Future leaders rewrite China-Australia relationship

0 Comment(s)Print E-mail Xinhua, November 14, 2012
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The University of Sydney Tuesday announced the results of an essay competition to celebrate 40 years of Sino-Australian diplomatic relations, with entries from future leaders across both nations.

The ten Chinese and Australian winners, all aged under 25, were asked to discuss the future of diplomatic relations between Australia and China, with prizes for entries in both English and Chinese.

The essays broached diverse issues such as bilateral relations beyond a trading partnership, defensive cooperation for a peaceful region, and overcoming ideological differences to collaborate for a better future.

In attendance at the awards ceremony were Marie Bashir, Governor of NSW and Chancellor of the University of Sydney, and Duan Jielong, Consul-General of the People's Republic of China in Sydney.

"I want to applaud our young scholars who entered this competition, because it's an innovative project which will continue on and bring greater understanding and appreciation of China's greatness; the many dimensions of its history and its continuing achievements, and membership of the world's great nations," said Her Excellency Professor Bashir.

"I have a dream, and I see it coming into being, of Australia and China working together, strengthening our collaboration in education and economics, but contributing above all to the peace and prosperity in the Asia Pacific area, because there's still a lot of poverty and disadvantage in the area, and we together can assist in that," she added.

Duan Jielong also praised the competition, calling it "positive inspiration for the further promotion of student exchanges between China and Australia."

"In the past 40 years, since the establishment of our diplomatic relationship, the exchanges and cooperation between our two countries are expanding and deepening with each passing day," Mr. Jielong said.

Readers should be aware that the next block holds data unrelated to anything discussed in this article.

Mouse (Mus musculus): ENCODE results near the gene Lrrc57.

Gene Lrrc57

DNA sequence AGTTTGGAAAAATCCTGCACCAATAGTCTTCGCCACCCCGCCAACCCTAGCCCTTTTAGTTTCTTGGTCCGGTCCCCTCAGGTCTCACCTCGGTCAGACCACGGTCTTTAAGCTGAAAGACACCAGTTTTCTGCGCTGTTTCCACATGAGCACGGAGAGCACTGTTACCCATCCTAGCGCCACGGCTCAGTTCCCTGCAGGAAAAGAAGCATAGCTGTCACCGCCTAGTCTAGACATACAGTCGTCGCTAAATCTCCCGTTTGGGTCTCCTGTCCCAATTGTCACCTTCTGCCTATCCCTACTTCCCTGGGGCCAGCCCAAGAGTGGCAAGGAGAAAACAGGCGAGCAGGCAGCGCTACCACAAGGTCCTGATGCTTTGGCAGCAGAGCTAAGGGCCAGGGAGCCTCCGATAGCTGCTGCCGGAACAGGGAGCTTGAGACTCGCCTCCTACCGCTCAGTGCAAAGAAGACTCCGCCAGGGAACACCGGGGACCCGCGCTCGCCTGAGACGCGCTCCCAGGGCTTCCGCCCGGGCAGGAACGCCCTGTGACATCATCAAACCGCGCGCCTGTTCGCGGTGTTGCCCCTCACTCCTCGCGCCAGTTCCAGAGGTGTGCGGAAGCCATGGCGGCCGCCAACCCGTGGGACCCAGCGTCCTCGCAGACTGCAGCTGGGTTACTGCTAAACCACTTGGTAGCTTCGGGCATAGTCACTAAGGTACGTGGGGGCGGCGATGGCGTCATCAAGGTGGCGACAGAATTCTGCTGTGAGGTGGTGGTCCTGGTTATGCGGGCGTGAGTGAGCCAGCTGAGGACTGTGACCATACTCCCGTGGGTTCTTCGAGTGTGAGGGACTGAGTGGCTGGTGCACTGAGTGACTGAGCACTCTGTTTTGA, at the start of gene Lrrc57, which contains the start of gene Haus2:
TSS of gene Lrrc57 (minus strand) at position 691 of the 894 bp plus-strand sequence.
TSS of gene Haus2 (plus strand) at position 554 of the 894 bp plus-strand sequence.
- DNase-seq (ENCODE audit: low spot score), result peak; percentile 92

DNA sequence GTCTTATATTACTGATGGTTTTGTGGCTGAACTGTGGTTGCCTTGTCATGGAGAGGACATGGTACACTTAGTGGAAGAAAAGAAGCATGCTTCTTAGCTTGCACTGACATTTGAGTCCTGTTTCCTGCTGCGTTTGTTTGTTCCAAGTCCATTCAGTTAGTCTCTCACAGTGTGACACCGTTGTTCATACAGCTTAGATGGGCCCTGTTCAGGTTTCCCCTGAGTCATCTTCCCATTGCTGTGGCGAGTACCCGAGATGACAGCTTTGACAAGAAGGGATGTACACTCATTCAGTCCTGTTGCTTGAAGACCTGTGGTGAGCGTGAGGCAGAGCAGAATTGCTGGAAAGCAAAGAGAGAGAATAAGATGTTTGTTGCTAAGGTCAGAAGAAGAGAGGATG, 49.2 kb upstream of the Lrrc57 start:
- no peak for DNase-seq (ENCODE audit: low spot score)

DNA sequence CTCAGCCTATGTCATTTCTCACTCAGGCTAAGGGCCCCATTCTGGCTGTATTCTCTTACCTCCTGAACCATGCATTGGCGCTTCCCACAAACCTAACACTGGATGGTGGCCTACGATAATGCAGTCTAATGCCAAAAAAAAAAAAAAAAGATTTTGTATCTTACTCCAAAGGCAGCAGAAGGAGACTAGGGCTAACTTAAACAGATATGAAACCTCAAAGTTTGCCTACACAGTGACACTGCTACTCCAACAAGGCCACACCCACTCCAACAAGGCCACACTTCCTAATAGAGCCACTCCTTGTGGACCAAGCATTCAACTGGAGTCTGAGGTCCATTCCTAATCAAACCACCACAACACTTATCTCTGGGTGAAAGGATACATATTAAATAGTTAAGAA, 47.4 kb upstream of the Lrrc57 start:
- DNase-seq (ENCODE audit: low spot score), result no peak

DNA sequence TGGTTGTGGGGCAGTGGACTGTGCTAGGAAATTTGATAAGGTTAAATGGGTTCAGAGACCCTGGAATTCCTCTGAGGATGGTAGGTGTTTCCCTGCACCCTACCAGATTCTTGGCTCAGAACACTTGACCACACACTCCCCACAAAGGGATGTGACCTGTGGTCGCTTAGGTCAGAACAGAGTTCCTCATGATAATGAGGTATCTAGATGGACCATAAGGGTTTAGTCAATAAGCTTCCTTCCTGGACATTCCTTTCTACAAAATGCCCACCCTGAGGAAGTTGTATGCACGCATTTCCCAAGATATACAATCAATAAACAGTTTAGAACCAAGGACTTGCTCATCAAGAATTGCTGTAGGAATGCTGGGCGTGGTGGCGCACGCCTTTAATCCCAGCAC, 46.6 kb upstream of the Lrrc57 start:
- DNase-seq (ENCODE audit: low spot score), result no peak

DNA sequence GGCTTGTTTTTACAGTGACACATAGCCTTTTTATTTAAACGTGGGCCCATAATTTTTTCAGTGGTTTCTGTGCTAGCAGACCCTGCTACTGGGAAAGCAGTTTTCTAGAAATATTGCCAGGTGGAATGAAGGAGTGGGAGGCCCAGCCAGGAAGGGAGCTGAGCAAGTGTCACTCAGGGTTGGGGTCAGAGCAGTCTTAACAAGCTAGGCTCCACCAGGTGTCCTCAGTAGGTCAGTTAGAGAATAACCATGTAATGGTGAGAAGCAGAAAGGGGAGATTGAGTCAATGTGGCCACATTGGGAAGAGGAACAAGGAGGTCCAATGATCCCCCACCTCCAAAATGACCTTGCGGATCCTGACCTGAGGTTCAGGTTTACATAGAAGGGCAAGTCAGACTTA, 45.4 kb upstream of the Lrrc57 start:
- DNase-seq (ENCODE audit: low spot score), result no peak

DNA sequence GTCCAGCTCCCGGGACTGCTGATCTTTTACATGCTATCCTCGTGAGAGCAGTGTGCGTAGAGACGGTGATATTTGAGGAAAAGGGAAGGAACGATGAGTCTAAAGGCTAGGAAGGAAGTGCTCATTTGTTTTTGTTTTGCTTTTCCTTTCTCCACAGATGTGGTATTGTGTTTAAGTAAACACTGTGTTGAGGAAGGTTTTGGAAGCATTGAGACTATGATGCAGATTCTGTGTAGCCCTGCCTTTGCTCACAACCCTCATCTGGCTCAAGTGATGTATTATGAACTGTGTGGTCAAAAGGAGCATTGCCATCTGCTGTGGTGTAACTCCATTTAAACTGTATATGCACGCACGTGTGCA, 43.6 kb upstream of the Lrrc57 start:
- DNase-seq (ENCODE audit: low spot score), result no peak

Current statistics show China as the single largest contributor to the international student population in Australia, accounting for one fifth of all student visa applications in 2010-11.

Dr. Michael Spence, Vice Chancellor of the University of Sydney, said he hoped to see student exchange -- and bilateral relations -- going both ways.

"Young people are the future. They are the future leaders of our two countries. I think it's really important that young people understand one another on a face-to-face, day-to-day basis, [where] there's an opportunity to exchange ideas, because that is the future of diplomatic relations," Dr. Spence told Xinhua.

The aim of the competition was to "encourage people to think deeply about the nature of the diplomatic relationship and its future, about the remarkable history there's been over these 40 years of relations between the two countries," he added.

With the recent release of the Australian government's Asian Century white paper, Sino-Australian relations are fast emerging as a primary focal point in Australian politics, and a talking point amongst the people.

"All sorts of things are happening in the Western Pacific; if you want to ask where the world is growing, where the most exciting cultural, political and economic development is happening; they're all happening in our part of the world. It's a privilege for our country to be a part of that, and we think that cooperation with China is incredibly important," said Dr. Spence.

"We hope [our relationship] can contribute something to the development of China as well."

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